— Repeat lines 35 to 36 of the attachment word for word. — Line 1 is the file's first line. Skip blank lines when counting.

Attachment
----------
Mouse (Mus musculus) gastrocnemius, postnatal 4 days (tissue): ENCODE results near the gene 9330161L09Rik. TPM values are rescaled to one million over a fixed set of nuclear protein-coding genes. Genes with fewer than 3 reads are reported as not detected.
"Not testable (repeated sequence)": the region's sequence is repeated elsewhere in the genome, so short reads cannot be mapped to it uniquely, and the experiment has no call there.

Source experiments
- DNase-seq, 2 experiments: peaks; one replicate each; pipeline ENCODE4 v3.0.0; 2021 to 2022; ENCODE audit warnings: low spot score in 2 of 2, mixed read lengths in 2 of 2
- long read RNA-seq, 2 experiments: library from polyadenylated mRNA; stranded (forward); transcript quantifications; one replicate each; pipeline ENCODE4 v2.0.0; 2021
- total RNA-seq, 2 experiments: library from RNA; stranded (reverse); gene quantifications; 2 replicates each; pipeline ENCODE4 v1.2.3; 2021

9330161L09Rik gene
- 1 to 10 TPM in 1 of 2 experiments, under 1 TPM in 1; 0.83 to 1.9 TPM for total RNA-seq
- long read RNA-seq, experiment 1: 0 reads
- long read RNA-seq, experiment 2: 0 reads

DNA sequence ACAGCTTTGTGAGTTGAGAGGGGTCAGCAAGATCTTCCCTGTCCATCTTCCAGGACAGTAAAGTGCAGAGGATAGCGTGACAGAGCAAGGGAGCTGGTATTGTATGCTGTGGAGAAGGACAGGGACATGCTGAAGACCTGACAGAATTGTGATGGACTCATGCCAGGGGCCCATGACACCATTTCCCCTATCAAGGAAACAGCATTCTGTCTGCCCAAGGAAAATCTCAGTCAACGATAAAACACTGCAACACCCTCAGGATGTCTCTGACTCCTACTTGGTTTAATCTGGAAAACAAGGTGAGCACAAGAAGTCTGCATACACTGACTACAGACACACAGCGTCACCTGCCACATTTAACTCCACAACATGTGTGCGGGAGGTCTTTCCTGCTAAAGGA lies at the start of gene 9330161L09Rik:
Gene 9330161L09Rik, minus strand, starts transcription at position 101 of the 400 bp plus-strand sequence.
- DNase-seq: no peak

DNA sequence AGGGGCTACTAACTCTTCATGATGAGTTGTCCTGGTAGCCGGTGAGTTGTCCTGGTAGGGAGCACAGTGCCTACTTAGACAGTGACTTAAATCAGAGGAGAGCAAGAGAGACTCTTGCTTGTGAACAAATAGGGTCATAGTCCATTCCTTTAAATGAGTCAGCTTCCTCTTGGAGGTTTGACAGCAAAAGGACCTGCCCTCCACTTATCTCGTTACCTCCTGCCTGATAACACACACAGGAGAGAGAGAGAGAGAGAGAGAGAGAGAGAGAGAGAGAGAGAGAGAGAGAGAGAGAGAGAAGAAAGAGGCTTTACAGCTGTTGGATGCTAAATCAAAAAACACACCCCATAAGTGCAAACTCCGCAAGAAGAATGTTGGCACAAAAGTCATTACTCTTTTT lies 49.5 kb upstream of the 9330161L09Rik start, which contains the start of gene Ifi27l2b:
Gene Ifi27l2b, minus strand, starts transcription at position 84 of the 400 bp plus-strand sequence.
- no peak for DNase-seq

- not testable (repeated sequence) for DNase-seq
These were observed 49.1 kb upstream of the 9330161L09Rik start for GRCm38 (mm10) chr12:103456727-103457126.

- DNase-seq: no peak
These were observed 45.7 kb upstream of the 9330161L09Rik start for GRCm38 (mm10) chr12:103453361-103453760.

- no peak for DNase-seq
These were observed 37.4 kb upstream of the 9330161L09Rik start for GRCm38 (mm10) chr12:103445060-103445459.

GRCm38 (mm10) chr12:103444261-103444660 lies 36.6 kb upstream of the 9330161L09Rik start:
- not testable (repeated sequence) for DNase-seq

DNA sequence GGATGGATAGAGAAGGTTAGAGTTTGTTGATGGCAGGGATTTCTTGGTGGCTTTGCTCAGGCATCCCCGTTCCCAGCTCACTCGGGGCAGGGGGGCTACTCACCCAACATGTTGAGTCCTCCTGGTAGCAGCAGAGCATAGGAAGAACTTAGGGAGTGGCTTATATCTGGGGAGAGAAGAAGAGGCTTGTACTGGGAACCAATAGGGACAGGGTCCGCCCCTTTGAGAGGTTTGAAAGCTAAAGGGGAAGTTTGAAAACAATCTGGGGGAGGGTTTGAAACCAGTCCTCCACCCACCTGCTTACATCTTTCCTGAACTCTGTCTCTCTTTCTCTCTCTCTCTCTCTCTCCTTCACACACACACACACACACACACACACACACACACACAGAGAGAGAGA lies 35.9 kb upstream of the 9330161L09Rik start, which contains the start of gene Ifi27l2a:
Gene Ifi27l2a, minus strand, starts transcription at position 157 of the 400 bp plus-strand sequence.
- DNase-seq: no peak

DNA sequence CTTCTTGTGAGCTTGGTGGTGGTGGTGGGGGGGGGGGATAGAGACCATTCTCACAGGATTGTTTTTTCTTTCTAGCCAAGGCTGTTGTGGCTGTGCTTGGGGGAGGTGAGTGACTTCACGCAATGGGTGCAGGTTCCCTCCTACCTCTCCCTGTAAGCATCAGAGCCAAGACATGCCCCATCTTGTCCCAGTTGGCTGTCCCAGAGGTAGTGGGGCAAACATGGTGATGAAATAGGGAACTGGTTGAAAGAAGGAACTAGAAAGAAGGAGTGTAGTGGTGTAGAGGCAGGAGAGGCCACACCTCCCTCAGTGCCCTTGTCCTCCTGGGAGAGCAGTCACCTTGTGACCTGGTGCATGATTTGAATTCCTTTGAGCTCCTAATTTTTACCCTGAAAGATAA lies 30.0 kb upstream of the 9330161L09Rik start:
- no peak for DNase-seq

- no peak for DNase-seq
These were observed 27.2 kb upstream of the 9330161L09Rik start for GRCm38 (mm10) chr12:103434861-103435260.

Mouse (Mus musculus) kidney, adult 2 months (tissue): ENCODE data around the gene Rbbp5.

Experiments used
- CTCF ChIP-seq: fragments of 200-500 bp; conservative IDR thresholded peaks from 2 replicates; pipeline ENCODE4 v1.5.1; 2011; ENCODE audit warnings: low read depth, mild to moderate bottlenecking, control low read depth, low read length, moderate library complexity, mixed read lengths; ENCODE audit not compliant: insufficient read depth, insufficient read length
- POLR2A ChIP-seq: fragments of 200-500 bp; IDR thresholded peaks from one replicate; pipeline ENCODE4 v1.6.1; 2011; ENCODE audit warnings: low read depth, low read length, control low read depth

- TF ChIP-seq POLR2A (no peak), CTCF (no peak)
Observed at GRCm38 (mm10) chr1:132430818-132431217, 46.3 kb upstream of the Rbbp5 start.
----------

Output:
- POLR2A ChIP-seq: fragments of 200-500 bp; IDR thresholded peaks from one replicate; pipeline ENCODE4 v1.6.1; 2011; ENCODE audit warnings: low read depth, low read length, control low read depth

- TF ChIP-seq POLR2A (no peak), CTCF (no peak)